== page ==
Mission earns accolades for care
Despite this week’s decline in ratings, Lindell, the HCA-Mission spokeswoman, said Mission continues to receive accolades, including recent recognition as a Top 50 Cardiovascular Hospital for the 15th time, and Magnet recognition for professionalism, teamwork and patient care.
The Magnet Recognition Program is operated by the American Nurses Credentialing Center, which allows nurses to recognize nursing excellence in other nurses.
Asked about the significant pay increases for Hazen and other top executives despite pledges that they cut their salaries, Lindell wrote in an email to Asheville Watchdog: “Last spring we announced that many leaders across HCA Healthcare were taking a reduction in salary until the height of the pandemic passed. It was during that period that hospitals across the country had canceled services and closed many areas within hospitals.”
In a letter to HCA employees, Hazen said he would donate 100 percent of his salary in April and May to the HCA Healthcare Hope Fund, which supports colleagues in times of natural disasters, illness, injury, or other hardships, Lindell wrote.
Other HCA senior executives took a 30 percent pay reduction, and top corporate, division, and hospital executives took 10- to 20 percent reductions, Lindell said. “As part of our efforts to protect our colleagues and their families, HCA Healthcare offered pandemic pay to those staff members who worked in areas of our hospitals that were closed due to the pandemic.”
According to its proxy statement, CEO Hazen’s 2020 base salary was reduced $109,010 as a result of HCA’s pledge to cut salaries during the pandemic. But because of stock grants, bonuses, and retirement benefits based in large part on cutting costs and hitting profit targets, his total compensation soared by more than $3.6 million in 2020.
HCA Healthcare last year received $1.6 billion from provider relief fund distributions and approximately $4.4 billion in Medicare accelerated payment as part of the Coronavirus Aid, Relief, and Economic Security (CARES) Act. It returned all $6 billion to taxpayers.
Physician and nurse departures
The reports of HCA’s record profits come as some Mission employees in the Asheville area complain of what they say is chronic understaffing and lack of adequate resources. As reported by WLOS-TV earlier this year, dozens of physicians have left HCA/Mission since the takeover. While some departing staff cited unhappiness with HCA management, it’s unknown how many of the departures were planned before HCA took over.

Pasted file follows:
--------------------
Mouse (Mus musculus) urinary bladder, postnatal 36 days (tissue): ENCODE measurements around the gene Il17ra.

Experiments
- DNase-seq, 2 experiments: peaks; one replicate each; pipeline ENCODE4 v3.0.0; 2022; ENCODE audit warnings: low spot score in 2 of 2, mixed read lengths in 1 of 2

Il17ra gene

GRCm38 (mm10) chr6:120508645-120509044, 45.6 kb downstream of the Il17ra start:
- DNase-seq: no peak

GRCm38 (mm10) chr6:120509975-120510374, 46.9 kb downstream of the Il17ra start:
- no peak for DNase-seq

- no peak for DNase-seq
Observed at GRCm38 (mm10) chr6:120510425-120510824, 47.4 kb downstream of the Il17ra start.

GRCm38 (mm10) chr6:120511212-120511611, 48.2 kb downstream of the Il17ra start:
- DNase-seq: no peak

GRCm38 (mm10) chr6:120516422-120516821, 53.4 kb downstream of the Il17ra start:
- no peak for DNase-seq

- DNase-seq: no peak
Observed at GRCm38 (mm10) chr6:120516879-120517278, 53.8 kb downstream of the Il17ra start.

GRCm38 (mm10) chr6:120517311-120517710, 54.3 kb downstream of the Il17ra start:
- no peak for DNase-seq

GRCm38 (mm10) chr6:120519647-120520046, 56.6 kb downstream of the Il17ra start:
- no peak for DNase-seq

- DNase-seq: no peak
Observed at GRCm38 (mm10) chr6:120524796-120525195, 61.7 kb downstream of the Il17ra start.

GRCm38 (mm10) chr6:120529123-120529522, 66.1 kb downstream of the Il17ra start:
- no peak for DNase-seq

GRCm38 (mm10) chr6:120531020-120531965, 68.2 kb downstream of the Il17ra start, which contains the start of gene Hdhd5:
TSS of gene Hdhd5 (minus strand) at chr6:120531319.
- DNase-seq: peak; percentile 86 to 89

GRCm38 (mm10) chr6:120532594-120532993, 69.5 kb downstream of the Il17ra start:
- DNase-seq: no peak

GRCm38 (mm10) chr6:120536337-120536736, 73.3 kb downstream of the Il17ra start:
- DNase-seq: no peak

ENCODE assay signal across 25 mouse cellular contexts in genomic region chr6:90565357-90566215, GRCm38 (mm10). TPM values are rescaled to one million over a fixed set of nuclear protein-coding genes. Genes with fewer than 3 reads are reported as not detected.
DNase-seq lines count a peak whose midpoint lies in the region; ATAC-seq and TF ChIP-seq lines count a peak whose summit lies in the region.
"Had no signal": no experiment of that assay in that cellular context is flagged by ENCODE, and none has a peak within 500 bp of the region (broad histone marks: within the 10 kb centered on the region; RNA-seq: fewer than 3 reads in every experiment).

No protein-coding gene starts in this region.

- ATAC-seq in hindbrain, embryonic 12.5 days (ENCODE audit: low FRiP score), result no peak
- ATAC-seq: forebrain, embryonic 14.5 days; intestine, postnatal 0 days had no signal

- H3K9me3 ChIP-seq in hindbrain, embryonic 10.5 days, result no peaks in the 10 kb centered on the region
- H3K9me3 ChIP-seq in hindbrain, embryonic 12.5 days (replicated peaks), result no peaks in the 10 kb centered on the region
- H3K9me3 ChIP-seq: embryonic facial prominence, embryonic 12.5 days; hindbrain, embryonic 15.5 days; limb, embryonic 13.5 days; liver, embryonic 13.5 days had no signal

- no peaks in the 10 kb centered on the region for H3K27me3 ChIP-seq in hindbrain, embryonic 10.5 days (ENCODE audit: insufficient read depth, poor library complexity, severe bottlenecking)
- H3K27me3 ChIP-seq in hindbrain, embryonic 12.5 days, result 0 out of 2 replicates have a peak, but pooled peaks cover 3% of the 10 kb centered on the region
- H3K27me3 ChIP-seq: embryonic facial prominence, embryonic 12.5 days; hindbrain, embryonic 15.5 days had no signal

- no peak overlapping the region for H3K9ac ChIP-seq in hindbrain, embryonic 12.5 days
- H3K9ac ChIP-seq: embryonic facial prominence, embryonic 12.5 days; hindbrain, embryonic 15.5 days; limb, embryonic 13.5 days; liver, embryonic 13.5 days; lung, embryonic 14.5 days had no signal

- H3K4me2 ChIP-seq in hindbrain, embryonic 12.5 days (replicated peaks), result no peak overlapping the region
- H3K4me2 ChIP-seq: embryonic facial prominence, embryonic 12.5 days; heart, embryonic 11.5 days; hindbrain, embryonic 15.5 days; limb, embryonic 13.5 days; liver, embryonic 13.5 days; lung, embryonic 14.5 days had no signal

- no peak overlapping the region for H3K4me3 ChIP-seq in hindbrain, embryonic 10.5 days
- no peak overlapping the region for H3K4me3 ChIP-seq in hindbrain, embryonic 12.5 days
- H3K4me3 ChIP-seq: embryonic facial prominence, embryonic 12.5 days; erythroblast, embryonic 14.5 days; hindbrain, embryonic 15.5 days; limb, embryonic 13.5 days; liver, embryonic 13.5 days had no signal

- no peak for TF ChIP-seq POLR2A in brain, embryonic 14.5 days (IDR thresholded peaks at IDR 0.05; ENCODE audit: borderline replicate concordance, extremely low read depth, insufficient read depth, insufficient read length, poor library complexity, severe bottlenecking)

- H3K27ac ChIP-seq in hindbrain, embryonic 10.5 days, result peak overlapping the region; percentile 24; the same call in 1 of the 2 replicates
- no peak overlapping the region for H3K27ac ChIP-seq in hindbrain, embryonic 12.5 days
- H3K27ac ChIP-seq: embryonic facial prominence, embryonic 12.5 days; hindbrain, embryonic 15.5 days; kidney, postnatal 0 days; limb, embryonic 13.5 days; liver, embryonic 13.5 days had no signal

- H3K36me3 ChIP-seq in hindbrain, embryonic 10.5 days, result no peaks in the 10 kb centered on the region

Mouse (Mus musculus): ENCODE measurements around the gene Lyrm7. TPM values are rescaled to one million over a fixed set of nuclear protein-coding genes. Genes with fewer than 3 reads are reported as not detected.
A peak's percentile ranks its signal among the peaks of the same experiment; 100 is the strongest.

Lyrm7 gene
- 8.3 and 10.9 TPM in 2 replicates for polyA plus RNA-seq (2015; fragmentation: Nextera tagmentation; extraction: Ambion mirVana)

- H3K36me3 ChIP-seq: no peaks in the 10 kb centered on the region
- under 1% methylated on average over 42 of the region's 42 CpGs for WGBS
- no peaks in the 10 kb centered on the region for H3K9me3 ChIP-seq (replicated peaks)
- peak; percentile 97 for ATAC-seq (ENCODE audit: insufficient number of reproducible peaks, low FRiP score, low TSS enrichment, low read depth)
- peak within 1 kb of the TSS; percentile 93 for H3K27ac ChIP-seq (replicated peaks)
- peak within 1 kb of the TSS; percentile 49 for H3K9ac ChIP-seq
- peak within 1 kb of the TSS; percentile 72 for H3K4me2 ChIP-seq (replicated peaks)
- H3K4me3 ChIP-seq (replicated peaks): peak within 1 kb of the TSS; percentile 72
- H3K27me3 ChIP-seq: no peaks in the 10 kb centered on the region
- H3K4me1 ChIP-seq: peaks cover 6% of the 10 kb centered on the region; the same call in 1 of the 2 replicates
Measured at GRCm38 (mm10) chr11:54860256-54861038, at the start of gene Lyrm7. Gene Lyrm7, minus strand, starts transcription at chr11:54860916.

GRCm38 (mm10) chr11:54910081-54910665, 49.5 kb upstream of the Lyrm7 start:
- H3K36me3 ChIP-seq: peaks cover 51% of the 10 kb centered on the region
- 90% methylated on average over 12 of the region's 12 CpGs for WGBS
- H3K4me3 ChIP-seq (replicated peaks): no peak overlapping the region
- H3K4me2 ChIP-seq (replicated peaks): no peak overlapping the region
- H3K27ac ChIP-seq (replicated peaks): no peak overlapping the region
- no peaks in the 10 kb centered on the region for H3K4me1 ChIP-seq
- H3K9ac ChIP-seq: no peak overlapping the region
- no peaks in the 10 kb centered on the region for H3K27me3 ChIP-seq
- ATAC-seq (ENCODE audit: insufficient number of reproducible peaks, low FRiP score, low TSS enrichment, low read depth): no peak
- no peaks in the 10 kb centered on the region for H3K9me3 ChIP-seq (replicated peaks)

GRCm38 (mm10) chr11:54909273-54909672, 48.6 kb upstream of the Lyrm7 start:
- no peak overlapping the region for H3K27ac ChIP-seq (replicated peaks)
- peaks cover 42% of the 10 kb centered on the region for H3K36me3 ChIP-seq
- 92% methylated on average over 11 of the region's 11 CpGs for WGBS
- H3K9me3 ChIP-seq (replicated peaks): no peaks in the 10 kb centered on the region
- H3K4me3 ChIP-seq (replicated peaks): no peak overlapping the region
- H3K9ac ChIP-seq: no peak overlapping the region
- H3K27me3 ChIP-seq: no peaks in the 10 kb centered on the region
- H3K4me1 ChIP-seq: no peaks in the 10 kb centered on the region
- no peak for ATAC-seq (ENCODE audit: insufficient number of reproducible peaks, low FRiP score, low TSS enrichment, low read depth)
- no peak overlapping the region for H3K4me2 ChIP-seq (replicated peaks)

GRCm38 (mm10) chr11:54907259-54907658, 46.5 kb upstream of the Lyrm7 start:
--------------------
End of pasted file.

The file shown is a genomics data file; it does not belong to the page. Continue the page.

HCA-Mission has declined to give numbers for staffing before and after the sale, or to give details on staffing ratios, including the number of patients each nurse is required to assist.
Nashville-based HCA, which operates 186 hospitals in the United States and England, acquired Asheville’s Mission Health System in a $1.5 billion deal that closed Feb. 1, 2019. The background and details of the sale are still hidden from public scrutiny by perpetual nondisclosure agreements approved by North Carolina Attorney General Josh Stein and Mission Health’s board of directors.
With its flagship hospital in Asheville, HCA’s North Carolina division includes seven hospitals and numerous clinics that serve 18 mostly rural counties in western North Carolina. It employs some 12,000 people.
[Editor’s note: This article was modified on May 6 to remove the sentence, “As a public company, HCA is required by law to prioritize making money for shareholders over other goals.” HCA is a Delaware corporation. Delaware General Corporation Law has no statutory statement of the fiduciary duties of boards of directors, but case law confirms that fiduciary duties are the underpinning of the “business judgment rule,” which is a presumption that in making a business decision the directors of a corporation acted on an informed basis, in good faith and in the honest belief that the action taken was in the best interests of the company. Some courts have interpreted this to emphasize shareholder value.]
Asheville Watchdog is a nonprofit news team producing stories that matter to Asheville and Buncombe County. Peter H. Lewis is a former senior writer and editor at The New York Times. He can be reached at firstname.lastname@example.org